sbmc development

One of the mantras of post-modern software development and agile delivery in general is to fail fast, fail early. The thinking behind this approach makes total sense but can seem counter-productive, especially to teams who might be more used to traditional approaches.

“Why would you want to fail? We want our project/product/software to succeed!”
– thatGuy

This is a common concern and has a simple, if somewhat abrupt answer. If you think your product/project/software will be a success because your last one created was great, or because you have spent months researching and discussing with clients, then be careful, it may not turn out quite that way! The simple truth is that nobody, not me, not you, not Mark Zuckerberg, not the investment angels, nobody really knows what users will take up and what will be successful.

Granted some designers and product managers have better ideas and seem more successful than others. But I bet you £3 that their success is based on some form of failing early. They might be really good at explaining the concept to potential users, or they create mocked-up visuals, or prototypes or have some way to get early feedback.

“Early and continuous feedback during the product development lifecycle is the point, and is the key to success.”

Only through constant feedback can you really discover if your product is on the right track. If it is, then great, if not the we need to think again or potentially even drop the solution and start from the beginning. This may happen at any point in the cycle, but with an iterative approach and constant feedback it is less likely to happen at the end and this it the point. Early feedback tell can help you understand you need to think again and it makes sense that, if this is going to happen, then doing so at the beginning of he investment rather than at the end makes sense. At least that is what I want to happen with my products, this way I make sure my teams are effective  and creating value.

A more traditional approach to product development might still involve speaking to users, creating mock ups etc but then would move into the development stage and the feedback stops because the team is “busy engineering” at least up until QA time. Consider making a car, you might build:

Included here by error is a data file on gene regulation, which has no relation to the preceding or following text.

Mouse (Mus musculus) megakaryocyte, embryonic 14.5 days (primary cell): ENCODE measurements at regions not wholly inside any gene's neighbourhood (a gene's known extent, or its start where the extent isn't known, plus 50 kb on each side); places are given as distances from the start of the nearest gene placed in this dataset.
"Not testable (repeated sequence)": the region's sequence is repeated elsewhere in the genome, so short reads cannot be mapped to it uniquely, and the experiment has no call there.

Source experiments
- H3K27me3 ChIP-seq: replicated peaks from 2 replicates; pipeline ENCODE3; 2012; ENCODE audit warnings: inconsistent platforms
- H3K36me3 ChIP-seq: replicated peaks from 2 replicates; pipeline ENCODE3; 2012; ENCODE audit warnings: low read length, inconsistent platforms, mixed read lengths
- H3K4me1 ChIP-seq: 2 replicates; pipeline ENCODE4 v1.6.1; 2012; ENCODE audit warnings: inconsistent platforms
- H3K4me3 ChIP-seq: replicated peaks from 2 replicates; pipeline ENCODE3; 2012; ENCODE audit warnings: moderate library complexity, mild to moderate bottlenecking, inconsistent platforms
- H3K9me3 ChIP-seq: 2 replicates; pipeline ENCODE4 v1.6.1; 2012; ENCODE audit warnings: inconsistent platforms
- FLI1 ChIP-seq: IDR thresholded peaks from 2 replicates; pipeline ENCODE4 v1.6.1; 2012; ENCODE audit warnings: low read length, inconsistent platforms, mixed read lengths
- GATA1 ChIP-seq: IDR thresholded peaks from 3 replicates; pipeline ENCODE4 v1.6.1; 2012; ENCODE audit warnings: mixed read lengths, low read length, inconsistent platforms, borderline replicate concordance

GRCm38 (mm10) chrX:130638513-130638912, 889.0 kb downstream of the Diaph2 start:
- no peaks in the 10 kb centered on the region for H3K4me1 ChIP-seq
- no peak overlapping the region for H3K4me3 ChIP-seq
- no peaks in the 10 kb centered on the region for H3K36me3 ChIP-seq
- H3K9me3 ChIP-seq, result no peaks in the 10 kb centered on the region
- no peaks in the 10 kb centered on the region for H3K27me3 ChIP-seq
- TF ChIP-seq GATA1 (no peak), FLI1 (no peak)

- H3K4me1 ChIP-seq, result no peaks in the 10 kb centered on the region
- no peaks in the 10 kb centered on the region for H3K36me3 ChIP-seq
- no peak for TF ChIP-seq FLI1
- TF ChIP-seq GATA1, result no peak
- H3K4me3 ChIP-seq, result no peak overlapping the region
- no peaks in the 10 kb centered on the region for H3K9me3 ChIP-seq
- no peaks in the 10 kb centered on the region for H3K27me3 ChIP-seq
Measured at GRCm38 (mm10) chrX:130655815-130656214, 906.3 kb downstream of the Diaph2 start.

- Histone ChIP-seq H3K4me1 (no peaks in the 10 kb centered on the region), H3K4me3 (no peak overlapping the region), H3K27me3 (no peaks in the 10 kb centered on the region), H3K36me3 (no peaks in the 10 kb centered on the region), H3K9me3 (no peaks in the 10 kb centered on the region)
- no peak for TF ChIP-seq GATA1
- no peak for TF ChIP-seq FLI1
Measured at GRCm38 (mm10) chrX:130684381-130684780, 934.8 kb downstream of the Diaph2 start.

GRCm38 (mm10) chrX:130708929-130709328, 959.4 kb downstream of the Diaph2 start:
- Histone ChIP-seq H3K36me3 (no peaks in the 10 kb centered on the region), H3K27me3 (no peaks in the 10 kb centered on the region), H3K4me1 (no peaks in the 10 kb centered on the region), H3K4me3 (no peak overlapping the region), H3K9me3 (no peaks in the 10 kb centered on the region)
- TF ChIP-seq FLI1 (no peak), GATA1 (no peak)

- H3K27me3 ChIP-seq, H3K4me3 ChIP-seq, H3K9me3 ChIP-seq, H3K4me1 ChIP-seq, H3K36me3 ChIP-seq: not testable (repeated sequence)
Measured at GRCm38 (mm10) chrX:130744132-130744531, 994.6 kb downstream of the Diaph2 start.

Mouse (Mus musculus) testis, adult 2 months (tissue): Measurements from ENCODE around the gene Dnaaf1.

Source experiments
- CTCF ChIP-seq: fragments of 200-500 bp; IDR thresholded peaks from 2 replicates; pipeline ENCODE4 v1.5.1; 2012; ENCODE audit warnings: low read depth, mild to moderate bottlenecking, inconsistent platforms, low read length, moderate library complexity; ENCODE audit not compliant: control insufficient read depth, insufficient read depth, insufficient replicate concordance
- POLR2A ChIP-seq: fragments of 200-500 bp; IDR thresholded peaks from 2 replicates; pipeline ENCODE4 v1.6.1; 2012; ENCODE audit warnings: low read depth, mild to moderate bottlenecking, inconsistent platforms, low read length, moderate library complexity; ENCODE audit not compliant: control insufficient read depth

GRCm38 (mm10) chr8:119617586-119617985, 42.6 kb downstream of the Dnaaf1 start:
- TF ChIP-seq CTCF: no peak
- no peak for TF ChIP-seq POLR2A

1. The chassis
  2. add wheels
  3. add a body and paint work
  4. add the engine

This would certainly deliver a car but the user would not be able to know what ‘what it felt like’ unit step 4. If it is not what they wanted then we have failed and failed late after all our investment and all the time spent building the damn thing!

A different approach might at first feel a little strange at first, instead of building a car bit by bit we are going to iterate a transport device and instead build:

  1. a skateboard
  2. a scooter
  3. a bike
  4. a motorbike
  5. a car

The reason this feels odd is that we are building four separate products. In the first example we build on the previous stage but in the second we don’t, well not physically maybe but we do conceptually and this is why it works. With a skateboard I can show it to customers, it is faster than walking but it does not help me get the kids to school and the shopping home. But that is not the question we are trying to answer here, we just want to know if this ‘transportation device’ is going in the right direction (forgive the pun).

If it is, great, what do we need next? How about ‘something to hold on to so we can push a bit harder’ maybe? Great, lets add some handlebars. That works what next? Well how about if we add pedal power? And so on, and so on.

Going back to our car manufacturing analogy for a moment, it is true that if we then want to ramp up production of the final product that  we would then need a different approach, creating tens of thousands of vehicles by starting with a skateboard would clearly be madness. But I think it is the manufacturing analogy which has caused the situation in the first place. Most physical engineering has to consider the best way to build and this can get in the way of the product’s evolution. This is not the case in software engineering as there are many different ways to remove the fluffy outer coating from a feline.

A natural approach when considering a new product or service is to conceptualise it in its entirety and then build it block by block. But this approach does not work so well and is not really necessary when building software. If we remove the need to deliver a specific product in a specific way then we create space for inventive thinking from all the team, and this is when the best innovation happens which can lead to better products which our clients will be happier with and then so will we. Another often benefit is that we might decide that we don’t need a car after all a bike will be just fine! Now we have a great product, our client has saved money and everyone is happy!